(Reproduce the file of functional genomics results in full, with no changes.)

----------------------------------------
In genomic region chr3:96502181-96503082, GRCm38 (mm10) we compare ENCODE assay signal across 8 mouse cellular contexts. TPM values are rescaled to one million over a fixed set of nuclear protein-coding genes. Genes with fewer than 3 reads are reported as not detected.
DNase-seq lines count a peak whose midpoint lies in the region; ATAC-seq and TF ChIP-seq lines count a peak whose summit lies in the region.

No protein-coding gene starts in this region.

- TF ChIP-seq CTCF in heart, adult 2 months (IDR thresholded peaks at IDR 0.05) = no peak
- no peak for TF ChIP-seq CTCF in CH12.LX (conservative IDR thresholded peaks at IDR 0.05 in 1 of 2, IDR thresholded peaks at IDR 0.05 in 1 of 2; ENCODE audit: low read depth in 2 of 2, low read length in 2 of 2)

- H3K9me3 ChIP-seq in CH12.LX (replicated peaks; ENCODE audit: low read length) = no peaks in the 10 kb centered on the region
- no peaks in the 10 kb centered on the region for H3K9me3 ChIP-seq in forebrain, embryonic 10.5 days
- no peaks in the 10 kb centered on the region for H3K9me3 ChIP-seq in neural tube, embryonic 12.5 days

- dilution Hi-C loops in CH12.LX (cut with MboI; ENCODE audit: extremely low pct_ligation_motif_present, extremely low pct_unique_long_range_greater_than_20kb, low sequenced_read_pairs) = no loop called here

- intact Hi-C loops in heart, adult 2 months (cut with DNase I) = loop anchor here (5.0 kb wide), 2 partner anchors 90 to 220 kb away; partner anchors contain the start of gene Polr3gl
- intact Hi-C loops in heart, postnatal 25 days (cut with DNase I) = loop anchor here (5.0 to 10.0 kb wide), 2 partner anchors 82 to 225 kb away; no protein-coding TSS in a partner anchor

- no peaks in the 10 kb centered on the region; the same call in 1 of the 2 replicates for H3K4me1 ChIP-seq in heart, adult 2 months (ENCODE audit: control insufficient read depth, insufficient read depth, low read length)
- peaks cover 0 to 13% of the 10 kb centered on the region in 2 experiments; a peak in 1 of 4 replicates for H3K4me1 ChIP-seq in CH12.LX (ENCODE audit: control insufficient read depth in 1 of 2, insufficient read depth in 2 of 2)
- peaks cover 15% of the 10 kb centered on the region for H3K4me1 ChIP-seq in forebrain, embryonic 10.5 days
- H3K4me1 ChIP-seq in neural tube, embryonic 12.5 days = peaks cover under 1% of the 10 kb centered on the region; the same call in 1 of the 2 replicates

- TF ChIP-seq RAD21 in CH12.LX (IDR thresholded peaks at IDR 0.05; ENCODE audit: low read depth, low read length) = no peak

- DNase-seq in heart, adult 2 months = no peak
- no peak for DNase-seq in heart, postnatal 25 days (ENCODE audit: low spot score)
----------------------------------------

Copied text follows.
In genomic region chr3:96502181-96503082, GRCm38 (mm10) we compare ENCODE assay signal across 8 mouse cellular contexts. TPM values are rescaled to one million over a fixed set of nuclear protein-coding genes. Genes with fewer than 3 reads are reported as not detected.
DNase-seq lines count a peak whose midpoint lies in the region; ATAC-seq and TF ChIP-seq lines count a peak whose summit lies in the region.

No protein-coding gene starts in this region.

- TF ChIP-seq CTCF in heart, adult 2 months (IDR thresholded peaks at IDR 0.05) = no peak
- no peak for TF ChIP-seq CTCF in CH12.LX (conservative IDR thresholded peaks at IDR 0.05 in 1 of 2, IDR thresholded peaks at IDR 0.05 in 1 of 2; ENCODE audit: low read depth in 2 of 2, low read length in 2 of 2)

- H3K9me3 ChIP-seq in CH12.LX (replicated peaks; ENCODE audit: low read length) = no peaks in the 10 kb centered on the region
- no peaks in the 10 kb centered on the region for H3K9me3 ChIP-seq in forebrain, embryonic 10.5 days
- no peaks in the 10 kb centered on the region for H3K9me3 ChIP-seq in neural tube, embryonic 12.5 days

- dilution Hi-C loops in CH12.LX (cut with MboI; ENCODE audit: extremely low pct_ligation_motif_present, extremely low pct_unique_long_range_greater_than_20kb, low sequenced_read_pairs) = no loop called here

- intact Hi-C loops in heart, adult 2 months (cut with DNase I) = loop anchor here (5.0 kb wide), 2 partner anchors 90 to 220 kb away; partner anchors contain the start of gene Polr3gl
- intact Hi-C loops in heart, postnatal 25 days (cut with DNase I) = loop anchor here (5.0 to 10.0 kb wide), 2 partner anchors 82 to 225 kb away; no protein-coding TSS in a partner anchor

- no peaks in the 10 kb centered on the region; the same call in 1 of the 2 replicates for H3K4me1 ChIP-seq in heart, adult 2 months (ENCODE audit: control insufficient read depth, insufficient read depth, low read length)
- peaks cover 0 to 13% of the 10 kb centered on the region in 2 experiments; a peak in 1 of 4 replicates for H3K4me1 ChIP-seq in CH12.LX (ENCODE audit: control insufficient read depth in 1 of 2, insufficient read depth in 2 of 2)
- peaks cover 15% of the 10 kb centered on the region for H3K4me1 ChIP-seq in forebrain, embryonic 10.5 days
- H3K4me1 ChIP-seq in neural tube, embryonic 12.5 days = peaks cover under 1% of the 10 kb centered on the region; the same call in 1 of the 2 replicates

- TF ChIP-seq RAD21 in CH12.LX (IDR thresholded peaks at IDR 0.05; ENCODE audit: low read depth, low read length) = no peak

- DNase-seq in heart, adult 2 months = no peak
- no peak for DNase-seq in heart, postnatal 25 days (ENCODE audit: low spot score)